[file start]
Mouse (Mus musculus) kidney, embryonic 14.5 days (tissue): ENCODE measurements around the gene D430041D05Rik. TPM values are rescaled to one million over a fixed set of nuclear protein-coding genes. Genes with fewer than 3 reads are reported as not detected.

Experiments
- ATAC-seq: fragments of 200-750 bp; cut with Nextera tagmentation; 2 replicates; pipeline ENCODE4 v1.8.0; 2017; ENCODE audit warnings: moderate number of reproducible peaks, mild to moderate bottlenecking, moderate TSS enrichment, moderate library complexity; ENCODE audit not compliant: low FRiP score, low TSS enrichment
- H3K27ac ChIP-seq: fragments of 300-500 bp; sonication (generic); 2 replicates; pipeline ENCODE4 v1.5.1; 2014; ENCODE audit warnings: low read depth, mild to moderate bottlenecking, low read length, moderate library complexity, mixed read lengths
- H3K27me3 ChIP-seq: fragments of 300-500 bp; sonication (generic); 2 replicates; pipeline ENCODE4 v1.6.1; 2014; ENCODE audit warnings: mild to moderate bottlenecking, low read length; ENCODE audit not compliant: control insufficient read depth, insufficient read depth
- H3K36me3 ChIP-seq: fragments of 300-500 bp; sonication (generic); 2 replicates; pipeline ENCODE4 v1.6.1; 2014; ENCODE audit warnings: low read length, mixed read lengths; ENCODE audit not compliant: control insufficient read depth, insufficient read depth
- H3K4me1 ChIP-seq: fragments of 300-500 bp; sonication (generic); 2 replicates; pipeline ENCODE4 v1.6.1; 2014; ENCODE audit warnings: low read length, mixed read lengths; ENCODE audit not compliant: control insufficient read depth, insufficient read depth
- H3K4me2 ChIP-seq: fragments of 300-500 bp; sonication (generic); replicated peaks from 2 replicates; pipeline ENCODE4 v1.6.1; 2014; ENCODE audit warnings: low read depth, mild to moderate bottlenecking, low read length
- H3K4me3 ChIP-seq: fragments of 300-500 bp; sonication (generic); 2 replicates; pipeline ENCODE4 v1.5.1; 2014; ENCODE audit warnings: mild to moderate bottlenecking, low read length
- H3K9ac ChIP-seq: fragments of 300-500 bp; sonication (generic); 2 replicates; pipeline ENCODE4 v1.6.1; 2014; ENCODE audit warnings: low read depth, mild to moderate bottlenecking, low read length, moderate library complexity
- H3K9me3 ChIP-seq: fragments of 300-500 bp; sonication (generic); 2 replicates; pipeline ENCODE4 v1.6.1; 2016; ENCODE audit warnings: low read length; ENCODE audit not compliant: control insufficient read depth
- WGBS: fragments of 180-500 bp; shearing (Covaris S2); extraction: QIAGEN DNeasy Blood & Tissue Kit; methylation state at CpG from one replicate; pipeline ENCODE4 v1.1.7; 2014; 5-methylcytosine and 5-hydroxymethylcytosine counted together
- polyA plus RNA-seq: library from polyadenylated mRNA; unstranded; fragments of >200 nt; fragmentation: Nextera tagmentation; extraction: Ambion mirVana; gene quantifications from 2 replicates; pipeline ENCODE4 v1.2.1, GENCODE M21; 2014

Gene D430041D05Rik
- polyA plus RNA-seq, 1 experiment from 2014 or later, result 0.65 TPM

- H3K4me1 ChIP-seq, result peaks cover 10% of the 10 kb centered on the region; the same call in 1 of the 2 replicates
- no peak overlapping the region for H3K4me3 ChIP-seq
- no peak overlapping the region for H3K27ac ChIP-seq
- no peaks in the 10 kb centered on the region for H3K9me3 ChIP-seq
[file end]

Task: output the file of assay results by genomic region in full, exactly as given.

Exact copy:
Mouse (Mus musculus) kidney, embryonic 14.5 days (tissue): ENCODE measurements around the gene D430041D05Rik. TPM values are rescaled to one million over a fixed set of nuclear protein-coding genes. Genes with fewer than 3 reads are reported as not detected.

Experiments
- ATAC-seq: fragments of 200-750 bp; cut with Nextera tagmentation; 2 replicates; pipeline ENCODE4 v1.8.0; 2017; ENCODE audit warnings: moderate number of reproducible peaks, mild to moderate bottlenecking, moderate TSS enrichment, moderate library complexity; ENCODE audit not compliant: low FRiP score, low TSS enrichment
- H3K27ac ChIP-seq: fragments of 300-500 bp; sonication (generic); 2 replicates; pipeline ENCODE4 v1.5.1; 2014; ENCODE audit warnings: low read depth, mild to moderate bottlenecking, low read length, moderate library complexity, mixed read lengths
- H3K27me3 ChIP-seq: fragments of 300-500 bp; sonication (generic); 2 replicates; pipeline ENCODE4 v1.6.1; 2014; ENCODE audit warnings: mild to moderate bottlenecking, low read length; ENCODE audit not compliant: control insufficient read depth, insufficient read depth
- H3K36me3 ChIP-seq: fragments of 300-500 bp; sonication (generic); 2 replicates; pipeline ENCODE4 v1.6.1; 2014; ENCODE audit warnings: low read length, mixed read lengths; ENCODE audit not compliant: control insufficient read depth, insufficient read depth
- H3K4me1 ChIP-seq: fragments of 300-500 bp; sonication (generic); 2 replicates; pipeline ENCODE4 v1.6.1; 2014; ENCODE audit warnings: low read length, mixed read lengths; ENCODE audit not compliant: control insufficient read depth, insufficient read depth
- H3K4me2 ChIP-seq: fragments of 300-500 bp; sonication (generic); replicated peaks from 2 replicates; pipeline ENCODE4 v1.6.1; 2014; ENCODE audit warnings: low read depth, mild to moderate bottlenecking, low read length
- H3K4me3 ChIP-seq: fragments of 300-500 bp; sonication (generic); 2 replicates; pipeline ENCODE4 v1.5.1; 2014; ENCODE audit warnings: mild to moderate bottlenecking, low read length
- H3K9ac ChIP-seq: fragments of 300-500 bp; sonication (generic); 2 replicates; pipeline ENCODE4 v1.6.1; 2014; ENCODE audit warnings: low read depth, mild to moderate bottlenecking, low read length, moderate library complexity
- H3K9me3 ChIP-seq: fragments of 300-500 bp; sonication (generic); 2 replicates; pipeline ENCODE4 v1.6.1; 2016; ENCODE audit warnings: low read length; ENCODE audit not compliant: control insufficient read depth
- WGBS: fragments of 180-500 bp; shearing (Covaris S2); extraction: QIAGEN DNeasy Blood & Tissue Kit; methylation state at CpG from one replicate; pipeline ENCODE4 v1.1.7; 2014; 5-methylcytosine and 5-hydroxymethylcytosine counted together
- polyA plus RNA-seq: library from polyadenylated mRNA; unstranded; fragments of >200 nt; fragmentation: Nextera tagmentation; extraction: Ambion mirVana; gene quantifications from 2 replicates; pipeline ENCODE4 v1.2.1, GENCODE M21; 2014

Gene D430041D05Rik
- polyA plus RNA-seq, 1 experiment from 2014 or later, result 0.65 TPM

- H3K4me1 ChIP-seq, result peaks cover 10% of the 10 kb centered on the region; the same call in 1 of the 2 replicates
- no peak overlapping the region for H3K4me3 ChIP-seq
- no peak overlapping the region for H3K27ac ChIP-seq
- no peaks in the 10 kb centered on the region for H3K9me3 ChIP-seq